Sam Elliott’s fictional career looks suspiciously like his real one in slow-going indie drama
The Hero (2017)
Directed by Brett Haley
Cast: Sam Elliott, Laura Prepon, Krysten Ritter, Nick Offerman
In the glum, indie character study The Hero, iconic actor Sam Elliott stars as a well-aged cowboy actor—a role so perfectly cast, we can only assume it was written for him. Elliott’s Lee Hayden is more or less at the end of a successful, if not exactly stellar, career. People occasionally recognize him on the street, but aren’t sure where they’ve seen him. The Western genre has long since faded into the sunset, leaving Lee, his bushy mustache and his distinct voice to narrate the occasional barbecue sauce commercial. (“Lone Star Barbecue Sauce: The perfect partner for your chicken.”) His only recent gig is being nominated for a dreaded “lifetime achievement award.” Oh, and he just learned he’s dying of pancreatic cancer.
Lee makes the rounds, attempting to inform his loved ones. But he can’t quite muster up the courage to tell his ex-wife (Elliott’s real-life wife Katharine Ross) and his estranged daughter (Krysten Ritter) of his impending mortality. Instead, he lies and tells everyone he’s working on a new movie project. He also does his best to escape reality by smoking a lot of pot with his best buddy/drug dealer (a somewhat oddly cast Nick Offerman). Unable to get his justifiably angry daughter to join him at the lifetime achievement banquet (thrown by an obscure Western movie appreciation society), Lee invites an attractive young woman named Charlotte (Laura Prepon) he meets at the drug dealer’s pad. Improbably, Lee and Charlotte hit it off, sparking a romantic affair—which provides more distraction than genuine comfort for our man Lee.
The love story presented here is an iffy one. Hollywood has a long and well-known problem providing May-December romances for its (male) senior citizens. At least The Hero has the good grace to acknowledge and discuss the nearly 40 year age gap between its two leads. Prepon, who’s done amazing work over on “Orange is the New Black,” proves she can go toe-to-toe with Elliott—no small task. And Elliott does dig deep here, giving a soulful performance as the man nearing the end of a life full to overflowing with regrets.
Writer-director Brett Haley’s only previous feature work was 2015’s little-seen dramedy I’ll See You in My Dreams—which featured Blythe Danner and Sam Elliott as a more age-appropriate couple. Haley, to his credit, clearly appreciates old-school Hollywood. But The Hero looks and feels like a standard-issue, micro-budgeted Sundance Film Festival kind of film. Like a lot of recent indies, it bills itself as a comedy-drama—yet if you can identify any mood other than morose, you’ve got a wider range of empathy than I do.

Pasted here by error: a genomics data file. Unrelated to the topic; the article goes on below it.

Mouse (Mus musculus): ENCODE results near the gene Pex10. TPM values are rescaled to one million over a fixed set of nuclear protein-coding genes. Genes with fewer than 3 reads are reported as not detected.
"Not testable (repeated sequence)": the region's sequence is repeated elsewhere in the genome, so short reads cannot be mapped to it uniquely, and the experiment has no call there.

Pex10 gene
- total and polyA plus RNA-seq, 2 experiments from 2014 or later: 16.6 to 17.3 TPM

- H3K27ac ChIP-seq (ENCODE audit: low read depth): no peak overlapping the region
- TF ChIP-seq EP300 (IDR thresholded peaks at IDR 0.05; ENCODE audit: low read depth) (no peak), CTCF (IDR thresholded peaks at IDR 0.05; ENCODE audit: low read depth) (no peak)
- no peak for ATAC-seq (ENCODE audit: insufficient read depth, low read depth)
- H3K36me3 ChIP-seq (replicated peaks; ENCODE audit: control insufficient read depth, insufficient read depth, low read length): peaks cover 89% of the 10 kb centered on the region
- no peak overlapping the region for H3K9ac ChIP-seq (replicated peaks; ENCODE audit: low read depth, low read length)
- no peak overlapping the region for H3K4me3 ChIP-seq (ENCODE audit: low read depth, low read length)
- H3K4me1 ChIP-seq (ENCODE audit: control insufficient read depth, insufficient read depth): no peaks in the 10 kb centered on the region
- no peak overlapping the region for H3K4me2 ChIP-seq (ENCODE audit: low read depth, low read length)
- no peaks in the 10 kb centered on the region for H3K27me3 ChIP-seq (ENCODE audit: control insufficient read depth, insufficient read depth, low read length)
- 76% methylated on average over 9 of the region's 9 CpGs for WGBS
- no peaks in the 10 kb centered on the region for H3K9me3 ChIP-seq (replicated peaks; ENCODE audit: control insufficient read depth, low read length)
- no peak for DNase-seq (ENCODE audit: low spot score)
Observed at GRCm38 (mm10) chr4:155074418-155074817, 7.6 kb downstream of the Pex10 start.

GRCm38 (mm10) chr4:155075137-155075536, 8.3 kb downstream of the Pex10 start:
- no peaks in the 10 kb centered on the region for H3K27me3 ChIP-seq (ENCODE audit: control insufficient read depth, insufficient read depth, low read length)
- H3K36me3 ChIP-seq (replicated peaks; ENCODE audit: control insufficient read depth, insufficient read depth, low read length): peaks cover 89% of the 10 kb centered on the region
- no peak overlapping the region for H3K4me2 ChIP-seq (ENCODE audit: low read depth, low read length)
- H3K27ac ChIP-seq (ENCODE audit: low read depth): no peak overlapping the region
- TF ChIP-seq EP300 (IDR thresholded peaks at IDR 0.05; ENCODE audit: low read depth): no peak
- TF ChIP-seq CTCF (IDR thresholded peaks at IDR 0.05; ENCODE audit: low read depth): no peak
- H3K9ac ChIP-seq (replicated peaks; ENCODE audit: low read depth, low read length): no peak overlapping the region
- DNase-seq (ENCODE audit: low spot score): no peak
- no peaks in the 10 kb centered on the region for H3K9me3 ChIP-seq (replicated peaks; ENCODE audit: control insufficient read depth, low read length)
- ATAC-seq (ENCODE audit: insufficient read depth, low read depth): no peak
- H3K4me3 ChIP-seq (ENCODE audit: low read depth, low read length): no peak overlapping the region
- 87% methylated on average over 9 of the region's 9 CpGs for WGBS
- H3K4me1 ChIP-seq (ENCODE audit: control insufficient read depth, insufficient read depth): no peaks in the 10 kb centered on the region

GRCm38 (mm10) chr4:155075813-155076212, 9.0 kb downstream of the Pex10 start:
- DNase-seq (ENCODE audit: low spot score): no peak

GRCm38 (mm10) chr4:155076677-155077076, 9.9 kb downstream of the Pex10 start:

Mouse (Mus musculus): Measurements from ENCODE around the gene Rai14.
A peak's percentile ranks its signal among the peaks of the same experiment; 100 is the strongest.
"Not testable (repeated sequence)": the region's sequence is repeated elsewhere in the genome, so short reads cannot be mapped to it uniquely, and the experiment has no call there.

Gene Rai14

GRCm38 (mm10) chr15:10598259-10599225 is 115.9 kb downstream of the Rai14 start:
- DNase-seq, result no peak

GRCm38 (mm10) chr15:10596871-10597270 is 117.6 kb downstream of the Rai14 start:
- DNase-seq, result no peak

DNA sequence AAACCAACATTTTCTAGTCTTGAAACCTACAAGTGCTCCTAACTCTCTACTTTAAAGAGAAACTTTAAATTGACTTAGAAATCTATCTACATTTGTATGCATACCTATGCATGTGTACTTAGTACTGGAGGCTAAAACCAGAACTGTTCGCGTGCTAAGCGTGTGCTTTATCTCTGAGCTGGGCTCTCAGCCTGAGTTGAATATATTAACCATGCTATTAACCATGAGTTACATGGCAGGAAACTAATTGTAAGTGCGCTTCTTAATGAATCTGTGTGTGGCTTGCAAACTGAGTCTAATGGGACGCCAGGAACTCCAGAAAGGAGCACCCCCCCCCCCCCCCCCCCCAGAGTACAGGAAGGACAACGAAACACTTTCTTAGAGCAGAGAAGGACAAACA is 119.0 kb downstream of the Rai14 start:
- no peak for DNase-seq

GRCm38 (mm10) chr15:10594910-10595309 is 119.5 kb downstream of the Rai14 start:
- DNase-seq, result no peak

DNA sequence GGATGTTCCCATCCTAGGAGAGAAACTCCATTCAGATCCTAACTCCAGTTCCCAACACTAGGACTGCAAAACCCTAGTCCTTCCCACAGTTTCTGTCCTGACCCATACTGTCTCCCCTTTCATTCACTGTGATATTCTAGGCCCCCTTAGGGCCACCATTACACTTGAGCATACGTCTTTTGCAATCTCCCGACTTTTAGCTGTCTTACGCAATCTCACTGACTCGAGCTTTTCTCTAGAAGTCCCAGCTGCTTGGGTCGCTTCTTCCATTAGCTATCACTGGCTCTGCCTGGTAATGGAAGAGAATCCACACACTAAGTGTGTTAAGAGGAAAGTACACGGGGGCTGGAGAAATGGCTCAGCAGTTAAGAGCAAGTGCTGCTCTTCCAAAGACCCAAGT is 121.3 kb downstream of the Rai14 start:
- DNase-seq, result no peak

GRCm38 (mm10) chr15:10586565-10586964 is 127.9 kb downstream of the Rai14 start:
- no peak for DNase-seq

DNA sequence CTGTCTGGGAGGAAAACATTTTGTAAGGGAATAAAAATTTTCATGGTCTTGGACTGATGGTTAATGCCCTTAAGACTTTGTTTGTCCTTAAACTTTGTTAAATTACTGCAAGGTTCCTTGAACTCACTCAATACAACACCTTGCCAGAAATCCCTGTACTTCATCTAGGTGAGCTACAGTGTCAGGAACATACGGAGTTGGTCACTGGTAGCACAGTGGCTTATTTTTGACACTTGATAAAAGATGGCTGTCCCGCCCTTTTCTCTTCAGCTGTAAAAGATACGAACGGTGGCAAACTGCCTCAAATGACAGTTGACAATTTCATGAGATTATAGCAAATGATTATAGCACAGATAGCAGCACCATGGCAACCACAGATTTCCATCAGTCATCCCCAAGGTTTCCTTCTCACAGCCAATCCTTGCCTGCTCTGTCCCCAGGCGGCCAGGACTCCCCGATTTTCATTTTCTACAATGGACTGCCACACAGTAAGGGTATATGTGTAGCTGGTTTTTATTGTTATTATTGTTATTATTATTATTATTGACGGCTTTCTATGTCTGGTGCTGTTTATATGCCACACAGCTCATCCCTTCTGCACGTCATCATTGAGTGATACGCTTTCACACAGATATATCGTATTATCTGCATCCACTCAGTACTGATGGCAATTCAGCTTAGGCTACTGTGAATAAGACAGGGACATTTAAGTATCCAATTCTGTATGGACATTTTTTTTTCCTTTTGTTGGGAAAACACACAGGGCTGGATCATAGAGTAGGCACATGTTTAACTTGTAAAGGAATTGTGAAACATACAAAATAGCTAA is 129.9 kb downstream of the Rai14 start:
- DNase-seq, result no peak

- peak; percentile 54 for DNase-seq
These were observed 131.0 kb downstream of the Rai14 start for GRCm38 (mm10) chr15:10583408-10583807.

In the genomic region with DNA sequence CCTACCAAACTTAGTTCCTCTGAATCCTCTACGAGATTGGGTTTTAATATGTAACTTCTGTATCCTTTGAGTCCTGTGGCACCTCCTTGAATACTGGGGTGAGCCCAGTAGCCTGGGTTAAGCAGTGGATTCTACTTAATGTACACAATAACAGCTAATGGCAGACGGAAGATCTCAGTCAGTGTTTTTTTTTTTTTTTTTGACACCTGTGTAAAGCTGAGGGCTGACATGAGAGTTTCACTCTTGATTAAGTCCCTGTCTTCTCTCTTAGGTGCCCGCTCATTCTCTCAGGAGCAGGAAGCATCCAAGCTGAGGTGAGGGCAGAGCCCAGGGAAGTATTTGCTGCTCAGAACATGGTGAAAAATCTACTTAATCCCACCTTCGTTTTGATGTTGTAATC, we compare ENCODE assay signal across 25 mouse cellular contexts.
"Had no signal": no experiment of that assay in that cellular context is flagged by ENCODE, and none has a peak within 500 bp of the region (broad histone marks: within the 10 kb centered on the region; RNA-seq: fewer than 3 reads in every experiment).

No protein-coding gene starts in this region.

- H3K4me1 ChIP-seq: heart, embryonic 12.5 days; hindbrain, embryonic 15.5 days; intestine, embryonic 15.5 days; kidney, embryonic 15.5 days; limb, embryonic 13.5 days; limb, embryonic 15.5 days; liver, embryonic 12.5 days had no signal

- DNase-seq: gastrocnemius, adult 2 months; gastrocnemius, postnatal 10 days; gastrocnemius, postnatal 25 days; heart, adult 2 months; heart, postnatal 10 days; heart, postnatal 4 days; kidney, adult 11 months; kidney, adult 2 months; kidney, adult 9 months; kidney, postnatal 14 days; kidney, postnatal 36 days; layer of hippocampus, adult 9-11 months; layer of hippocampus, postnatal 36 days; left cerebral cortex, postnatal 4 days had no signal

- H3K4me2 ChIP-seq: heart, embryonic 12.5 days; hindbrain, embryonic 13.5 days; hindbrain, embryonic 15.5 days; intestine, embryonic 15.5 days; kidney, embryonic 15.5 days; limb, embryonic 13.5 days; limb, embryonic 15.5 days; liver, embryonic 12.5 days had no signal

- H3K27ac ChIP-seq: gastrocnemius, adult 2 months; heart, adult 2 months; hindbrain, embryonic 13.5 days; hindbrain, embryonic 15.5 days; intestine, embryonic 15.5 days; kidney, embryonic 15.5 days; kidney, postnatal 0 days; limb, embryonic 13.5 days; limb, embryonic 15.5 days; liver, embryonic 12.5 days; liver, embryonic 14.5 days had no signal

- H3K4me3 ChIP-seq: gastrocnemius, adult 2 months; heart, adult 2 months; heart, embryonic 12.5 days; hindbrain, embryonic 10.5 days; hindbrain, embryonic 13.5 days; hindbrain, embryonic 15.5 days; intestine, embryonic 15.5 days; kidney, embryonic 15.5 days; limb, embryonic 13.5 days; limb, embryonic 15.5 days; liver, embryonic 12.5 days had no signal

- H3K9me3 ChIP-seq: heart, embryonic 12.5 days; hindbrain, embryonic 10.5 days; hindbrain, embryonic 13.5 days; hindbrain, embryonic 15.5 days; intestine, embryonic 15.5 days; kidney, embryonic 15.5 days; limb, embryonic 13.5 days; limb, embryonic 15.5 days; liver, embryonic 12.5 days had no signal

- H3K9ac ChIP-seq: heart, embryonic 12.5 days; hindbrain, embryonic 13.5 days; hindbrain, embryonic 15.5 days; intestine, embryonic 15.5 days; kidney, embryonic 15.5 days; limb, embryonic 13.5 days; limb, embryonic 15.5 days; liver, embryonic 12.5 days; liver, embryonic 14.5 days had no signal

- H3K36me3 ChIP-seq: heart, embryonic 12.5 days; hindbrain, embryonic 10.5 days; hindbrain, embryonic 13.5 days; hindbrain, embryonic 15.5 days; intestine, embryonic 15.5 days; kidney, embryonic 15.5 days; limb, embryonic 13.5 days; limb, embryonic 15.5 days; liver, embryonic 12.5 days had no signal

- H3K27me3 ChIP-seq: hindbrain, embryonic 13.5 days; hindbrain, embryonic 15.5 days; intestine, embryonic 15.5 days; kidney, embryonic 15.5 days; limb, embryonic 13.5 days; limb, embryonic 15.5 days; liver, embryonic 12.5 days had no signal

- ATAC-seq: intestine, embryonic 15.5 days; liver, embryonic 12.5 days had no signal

Haley is wise enough to acknowledge the clichés in his story (like the aged actor/young actress romance), but he can’t quite figure out how to break through them. Lee’s reticence to talk cancer with his family and his clumsy attempts to reconcile with his daughter after a lifetime of abandonment issues are about as deep as the script is willing to plumb. The Hero more than captures (though you might say exploits) Elliott’s gravel-voiced gravitas as an actor. There’s a world of thought going on in Lee’s eyes as he stares out at the rocky California coast off his lonely beach house—but the script doesn’t give him a lot to work with. Elliott, commanding in the tiniest role, does what he can to fill the gaps of Haley’s slim screenplay. (There can’t be more than 30 pages of dialogue in the entire thing.) In an attempt to stretch things out, Haley throws in a string of dreams/
A brief flash of narrative spark appears when Lee’s drugged-out speech at the lifetime achievement awards ceremony goes “viral,” and it looks like his career might be revived—but it’s the same out-of-touch plot device that drove Robert De Niro’s near-identical (right down to the May-December hookup) film The Comedian. Haley really should have spent more time fleshing out his main character (not to mention Charlotte and the others), giving us a little more context as to why we should be so all-fired sad about poor Lee’s plight. What aims to be a self-referential, self-deprecating, late-career look back at regret ends up as a frustratingly predictable film with an overqualified, underutilized star standing front-and-center.